"Papermaking for me is cathartic. Part of the appeal is that it's very physical—toting buckets of water, beating large quantities of pulp, hand mixing huge vats of color…It's wet, messy, and wonderful. I haven't picked up a brush or a colored pencil since I discovered papermaking." ~ Denise Fleming
Cotton rag fiber suspended in water (a wet, messy, colorful slurry) is poured through hand-cut stencils (made from foam meat trays) onto a screen (a window screen will do). The result—an image in handmade paper. The paper is the picture. The picture is the paper.
Illustrations from books illustrated by Denise Fleming
Learn how Denise Fleming makes her illustrations from paper pulp.
Going About Your Artwork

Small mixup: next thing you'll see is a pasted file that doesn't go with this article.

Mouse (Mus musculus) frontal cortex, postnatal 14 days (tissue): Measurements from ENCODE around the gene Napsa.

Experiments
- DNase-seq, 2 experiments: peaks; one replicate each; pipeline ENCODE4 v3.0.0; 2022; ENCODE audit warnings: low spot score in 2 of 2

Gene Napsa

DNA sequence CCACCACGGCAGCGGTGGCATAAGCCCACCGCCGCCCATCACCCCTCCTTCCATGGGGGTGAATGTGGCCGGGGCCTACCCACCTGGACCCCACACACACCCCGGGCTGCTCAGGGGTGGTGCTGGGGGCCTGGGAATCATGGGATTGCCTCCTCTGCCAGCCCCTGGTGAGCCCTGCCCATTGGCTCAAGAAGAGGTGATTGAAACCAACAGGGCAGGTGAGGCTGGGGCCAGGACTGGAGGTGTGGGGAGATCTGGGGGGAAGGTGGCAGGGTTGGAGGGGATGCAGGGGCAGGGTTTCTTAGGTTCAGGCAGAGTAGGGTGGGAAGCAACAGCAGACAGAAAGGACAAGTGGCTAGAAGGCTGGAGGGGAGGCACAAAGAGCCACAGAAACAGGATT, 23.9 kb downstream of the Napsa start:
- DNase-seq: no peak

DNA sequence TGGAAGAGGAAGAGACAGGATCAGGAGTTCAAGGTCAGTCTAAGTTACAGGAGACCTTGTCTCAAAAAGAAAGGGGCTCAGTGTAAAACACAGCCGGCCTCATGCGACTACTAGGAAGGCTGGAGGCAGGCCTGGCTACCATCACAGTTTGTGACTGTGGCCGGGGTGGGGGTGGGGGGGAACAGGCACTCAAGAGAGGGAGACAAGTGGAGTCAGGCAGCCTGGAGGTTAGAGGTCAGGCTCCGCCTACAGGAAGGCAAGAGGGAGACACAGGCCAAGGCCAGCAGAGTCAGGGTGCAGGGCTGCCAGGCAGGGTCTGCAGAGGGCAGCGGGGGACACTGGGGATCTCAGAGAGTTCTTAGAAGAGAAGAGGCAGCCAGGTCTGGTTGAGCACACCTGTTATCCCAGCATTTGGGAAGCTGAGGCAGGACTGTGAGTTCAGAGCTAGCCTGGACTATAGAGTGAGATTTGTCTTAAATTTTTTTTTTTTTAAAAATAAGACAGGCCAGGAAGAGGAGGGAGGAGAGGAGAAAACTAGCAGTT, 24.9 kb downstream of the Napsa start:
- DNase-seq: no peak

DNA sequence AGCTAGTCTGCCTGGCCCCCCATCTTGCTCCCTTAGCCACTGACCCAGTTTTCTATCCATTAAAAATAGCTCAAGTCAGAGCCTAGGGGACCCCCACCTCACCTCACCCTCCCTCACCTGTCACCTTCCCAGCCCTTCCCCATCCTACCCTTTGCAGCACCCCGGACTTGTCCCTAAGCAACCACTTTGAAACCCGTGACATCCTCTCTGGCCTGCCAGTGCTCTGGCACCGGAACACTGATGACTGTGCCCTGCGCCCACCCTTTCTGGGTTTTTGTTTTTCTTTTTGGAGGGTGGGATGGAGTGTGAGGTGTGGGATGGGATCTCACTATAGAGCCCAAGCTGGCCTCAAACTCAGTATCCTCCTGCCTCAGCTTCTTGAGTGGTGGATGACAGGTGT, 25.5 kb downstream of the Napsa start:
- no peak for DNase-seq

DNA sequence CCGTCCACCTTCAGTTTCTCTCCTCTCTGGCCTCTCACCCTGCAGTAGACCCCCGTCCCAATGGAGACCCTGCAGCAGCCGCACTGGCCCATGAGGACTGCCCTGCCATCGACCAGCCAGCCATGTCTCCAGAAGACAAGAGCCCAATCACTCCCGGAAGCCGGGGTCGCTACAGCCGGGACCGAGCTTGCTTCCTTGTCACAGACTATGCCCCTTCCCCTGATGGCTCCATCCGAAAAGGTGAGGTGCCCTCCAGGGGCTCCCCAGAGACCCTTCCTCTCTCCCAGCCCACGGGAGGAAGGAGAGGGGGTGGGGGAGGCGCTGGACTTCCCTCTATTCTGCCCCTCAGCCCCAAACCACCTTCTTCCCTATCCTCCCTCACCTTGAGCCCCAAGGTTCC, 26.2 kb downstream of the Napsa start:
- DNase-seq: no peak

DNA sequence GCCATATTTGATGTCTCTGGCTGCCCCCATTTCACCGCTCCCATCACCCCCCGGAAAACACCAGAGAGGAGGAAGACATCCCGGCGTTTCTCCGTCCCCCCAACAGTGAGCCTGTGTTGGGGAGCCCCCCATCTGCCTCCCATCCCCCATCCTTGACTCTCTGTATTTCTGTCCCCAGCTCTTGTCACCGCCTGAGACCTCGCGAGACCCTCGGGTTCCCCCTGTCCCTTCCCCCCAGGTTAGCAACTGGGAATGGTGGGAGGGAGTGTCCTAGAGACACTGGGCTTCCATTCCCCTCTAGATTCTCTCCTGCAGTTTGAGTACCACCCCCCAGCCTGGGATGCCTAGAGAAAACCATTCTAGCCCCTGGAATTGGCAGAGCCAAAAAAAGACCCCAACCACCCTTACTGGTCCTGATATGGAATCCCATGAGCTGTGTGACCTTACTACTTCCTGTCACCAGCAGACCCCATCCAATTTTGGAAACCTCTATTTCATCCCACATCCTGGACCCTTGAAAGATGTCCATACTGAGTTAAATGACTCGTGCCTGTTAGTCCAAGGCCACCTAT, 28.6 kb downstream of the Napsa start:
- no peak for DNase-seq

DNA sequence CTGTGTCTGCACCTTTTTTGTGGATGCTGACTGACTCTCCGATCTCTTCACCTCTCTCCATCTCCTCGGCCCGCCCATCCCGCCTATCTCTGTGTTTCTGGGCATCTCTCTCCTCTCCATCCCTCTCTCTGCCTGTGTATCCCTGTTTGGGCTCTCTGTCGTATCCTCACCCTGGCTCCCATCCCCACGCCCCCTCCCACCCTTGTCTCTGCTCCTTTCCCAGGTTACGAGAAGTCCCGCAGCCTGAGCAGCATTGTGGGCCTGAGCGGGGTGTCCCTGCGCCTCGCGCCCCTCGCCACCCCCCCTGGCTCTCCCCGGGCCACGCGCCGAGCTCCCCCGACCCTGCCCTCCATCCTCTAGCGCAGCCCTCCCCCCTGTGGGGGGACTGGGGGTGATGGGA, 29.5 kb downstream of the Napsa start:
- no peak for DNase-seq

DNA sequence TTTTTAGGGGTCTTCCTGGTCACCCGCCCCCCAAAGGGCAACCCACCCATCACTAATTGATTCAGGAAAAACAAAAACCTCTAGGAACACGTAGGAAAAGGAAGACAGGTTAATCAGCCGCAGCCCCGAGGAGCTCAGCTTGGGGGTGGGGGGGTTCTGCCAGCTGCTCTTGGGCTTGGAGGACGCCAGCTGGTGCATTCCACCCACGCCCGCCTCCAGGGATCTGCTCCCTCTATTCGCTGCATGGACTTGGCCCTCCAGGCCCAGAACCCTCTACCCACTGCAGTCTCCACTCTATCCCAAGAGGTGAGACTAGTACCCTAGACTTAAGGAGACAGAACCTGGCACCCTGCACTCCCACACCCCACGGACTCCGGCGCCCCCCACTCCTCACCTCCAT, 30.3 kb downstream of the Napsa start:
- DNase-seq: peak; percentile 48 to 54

Make your paper pulp. Paper pulp can be made from toilet paper (put in it a jar or blender) or bought ready made. This is mixed with color pigments and then poured in squeeze bottles. Assemble the supplies needed for paper making on the table before the students arrived- dishpan, screen, cookie cutters to act as templates, colored pulp in squeeze bottles, paper towels, newsprint and handy wipes. Place the screen over the dish pan and lay a base layer of pulp. This will be the background color. The students can suggest colors and are able to be part of the process by taking turns squeezing out the pulp. On top of this background place a cookie cutter. Chose the color for this component and fill the template with pulp. At this step, glitter, seeds or other embellishments can be sprinkled on top of the pulp. Remove the cookie cutter. Using the handy wipes press out the water from the design. Once much of the water had been squeezed out, the new paper is carefully the taken off of the screen and placed between two sheets of paper towels and inserted between two sheets of newsprint. Pressure is applied to squeeze out more water. Once most of the water is removed, handle the new paper with care and transfer it to finish drying.